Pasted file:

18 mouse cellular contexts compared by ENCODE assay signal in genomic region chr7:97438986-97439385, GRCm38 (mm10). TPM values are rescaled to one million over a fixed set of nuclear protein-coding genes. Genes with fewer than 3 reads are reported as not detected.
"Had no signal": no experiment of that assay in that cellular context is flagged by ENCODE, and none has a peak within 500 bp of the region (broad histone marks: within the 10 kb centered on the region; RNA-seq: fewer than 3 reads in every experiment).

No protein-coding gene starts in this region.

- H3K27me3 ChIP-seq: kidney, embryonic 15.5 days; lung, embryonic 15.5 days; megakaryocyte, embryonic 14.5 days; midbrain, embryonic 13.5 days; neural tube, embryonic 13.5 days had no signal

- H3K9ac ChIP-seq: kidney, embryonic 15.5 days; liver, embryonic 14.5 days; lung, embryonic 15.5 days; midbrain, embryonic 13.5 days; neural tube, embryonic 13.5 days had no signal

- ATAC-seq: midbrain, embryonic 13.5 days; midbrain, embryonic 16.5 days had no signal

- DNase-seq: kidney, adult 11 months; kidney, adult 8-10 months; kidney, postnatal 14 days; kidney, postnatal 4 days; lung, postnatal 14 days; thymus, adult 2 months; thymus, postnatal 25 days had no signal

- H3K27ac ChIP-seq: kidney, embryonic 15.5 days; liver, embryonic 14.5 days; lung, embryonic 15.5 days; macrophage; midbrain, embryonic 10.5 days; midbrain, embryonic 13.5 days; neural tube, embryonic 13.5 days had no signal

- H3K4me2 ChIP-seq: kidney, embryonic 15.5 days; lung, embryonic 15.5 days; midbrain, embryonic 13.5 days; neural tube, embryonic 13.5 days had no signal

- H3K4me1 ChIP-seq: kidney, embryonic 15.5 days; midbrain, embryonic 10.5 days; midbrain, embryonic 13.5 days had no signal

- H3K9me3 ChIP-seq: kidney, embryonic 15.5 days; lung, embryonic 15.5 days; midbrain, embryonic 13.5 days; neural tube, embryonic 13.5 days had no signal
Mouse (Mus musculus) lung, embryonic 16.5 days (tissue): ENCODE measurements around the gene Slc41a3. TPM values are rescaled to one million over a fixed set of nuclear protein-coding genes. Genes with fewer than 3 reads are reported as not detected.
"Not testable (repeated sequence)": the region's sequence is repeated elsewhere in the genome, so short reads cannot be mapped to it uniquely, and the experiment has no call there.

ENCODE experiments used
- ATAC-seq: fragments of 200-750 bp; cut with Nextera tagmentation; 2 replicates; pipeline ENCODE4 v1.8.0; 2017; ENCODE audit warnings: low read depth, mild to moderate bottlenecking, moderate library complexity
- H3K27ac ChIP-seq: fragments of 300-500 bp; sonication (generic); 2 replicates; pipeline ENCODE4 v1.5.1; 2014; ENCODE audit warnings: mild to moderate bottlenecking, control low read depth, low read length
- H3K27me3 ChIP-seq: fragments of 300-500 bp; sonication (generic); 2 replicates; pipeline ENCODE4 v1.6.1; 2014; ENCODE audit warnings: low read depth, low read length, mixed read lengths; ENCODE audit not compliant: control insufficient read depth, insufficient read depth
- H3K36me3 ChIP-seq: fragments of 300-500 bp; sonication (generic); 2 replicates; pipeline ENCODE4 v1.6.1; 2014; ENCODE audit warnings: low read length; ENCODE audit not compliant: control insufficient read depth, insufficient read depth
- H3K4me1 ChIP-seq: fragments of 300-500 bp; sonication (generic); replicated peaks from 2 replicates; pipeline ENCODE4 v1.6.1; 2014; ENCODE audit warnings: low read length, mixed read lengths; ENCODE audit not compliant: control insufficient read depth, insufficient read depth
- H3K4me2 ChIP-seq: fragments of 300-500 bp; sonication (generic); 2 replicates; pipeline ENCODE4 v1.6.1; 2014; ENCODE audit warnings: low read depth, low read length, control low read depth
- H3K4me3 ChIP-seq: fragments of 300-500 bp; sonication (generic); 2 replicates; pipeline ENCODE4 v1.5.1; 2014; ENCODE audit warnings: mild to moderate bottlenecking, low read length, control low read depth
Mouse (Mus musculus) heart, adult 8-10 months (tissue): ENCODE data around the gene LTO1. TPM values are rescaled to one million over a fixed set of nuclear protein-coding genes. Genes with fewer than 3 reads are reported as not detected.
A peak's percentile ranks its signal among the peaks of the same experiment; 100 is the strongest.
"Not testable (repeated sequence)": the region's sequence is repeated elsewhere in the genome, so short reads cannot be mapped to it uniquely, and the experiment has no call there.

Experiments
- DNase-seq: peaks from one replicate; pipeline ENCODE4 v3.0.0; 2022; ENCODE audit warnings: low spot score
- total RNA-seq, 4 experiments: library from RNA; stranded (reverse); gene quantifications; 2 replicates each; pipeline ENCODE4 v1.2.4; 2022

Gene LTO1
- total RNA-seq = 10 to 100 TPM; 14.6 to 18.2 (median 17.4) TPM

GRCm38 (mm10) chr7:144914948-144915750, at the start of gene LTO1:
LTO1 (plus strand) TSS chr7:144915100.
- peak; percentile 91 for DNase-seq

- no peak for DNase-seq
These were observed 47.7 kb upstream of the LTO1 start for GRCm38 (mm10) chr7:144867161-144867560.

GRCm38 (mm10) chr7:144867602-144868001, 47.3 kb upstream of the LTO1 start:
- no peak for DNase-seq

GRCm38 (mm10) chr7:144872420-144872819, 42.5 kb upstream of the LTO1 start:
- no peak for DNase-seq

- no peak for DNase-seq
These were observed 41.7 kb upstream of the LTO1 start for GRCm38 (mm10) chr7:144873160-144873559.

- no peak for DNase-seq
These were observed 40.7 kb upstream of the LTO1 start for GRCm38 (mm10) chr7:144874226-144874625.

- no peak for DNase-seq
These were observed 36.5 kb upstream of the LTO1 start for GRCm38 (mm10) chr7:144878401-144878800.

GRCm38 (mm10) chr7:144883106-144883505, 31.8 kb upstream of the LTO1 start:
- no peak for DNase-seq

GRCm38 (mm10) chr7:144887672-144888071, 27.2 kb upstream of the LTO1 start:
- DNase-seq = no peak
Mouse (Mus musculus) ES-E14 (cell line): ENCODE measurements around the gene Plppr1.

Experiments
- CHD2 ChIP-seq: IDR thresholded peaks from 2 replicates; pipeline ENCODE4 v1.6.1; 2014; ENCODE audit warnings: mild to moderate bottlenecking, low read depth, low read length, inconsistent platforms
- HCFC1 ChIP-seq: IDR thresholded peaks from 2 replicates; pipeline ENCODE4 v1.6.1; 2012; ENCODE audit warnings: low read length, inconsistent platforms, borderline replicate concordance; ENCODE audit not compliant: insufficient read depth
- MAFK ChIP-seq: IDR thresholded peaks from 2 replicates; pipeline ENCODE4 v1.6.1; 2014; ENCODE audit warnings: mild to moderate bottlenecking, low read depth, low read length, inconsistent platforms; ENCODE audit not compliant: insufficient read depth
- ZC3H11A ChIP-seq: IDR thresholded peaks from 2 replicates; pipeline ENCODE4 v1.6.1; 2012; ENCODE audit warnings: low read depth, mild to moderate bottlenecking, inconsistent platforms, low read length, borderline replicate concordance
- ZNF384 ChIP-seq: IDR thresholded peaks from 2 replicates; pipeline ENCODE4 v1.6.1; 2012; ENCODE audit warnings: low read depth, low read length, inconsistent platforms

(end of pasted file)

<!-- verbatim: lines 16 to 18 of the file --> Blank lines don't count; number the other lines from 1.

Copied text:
- H3K27ac ChIP-seq: fragments of 300-500 bp; sonication (generic); 2 replicates; pipeline ENCODE4 v1.5.1; 2014; ENCODE audit warnings: mild to moderate bottlenecking, control low read depth, low read length
- H3K27me3 ChIP-seq: fragments of 300-500 bp; sonication (generic); 2 replicates; pipeline ENCODE4 v1.6.1; 2014; ENCODE audit warnings: low read depth, low read length, mixed read lengths; ENCODE audit not compliant: control insufficient read depth, insufficient read depth
- H3K36me3 ChIP-seq: fragments of 300-500 bp; sonication (generic); 2 replicates; pipeline ENCODE4 v1.6.1; 2014; ENCODE audit warnings: low read length; ENCODE audit not compliant: control insufficient read depth, insufficient read depth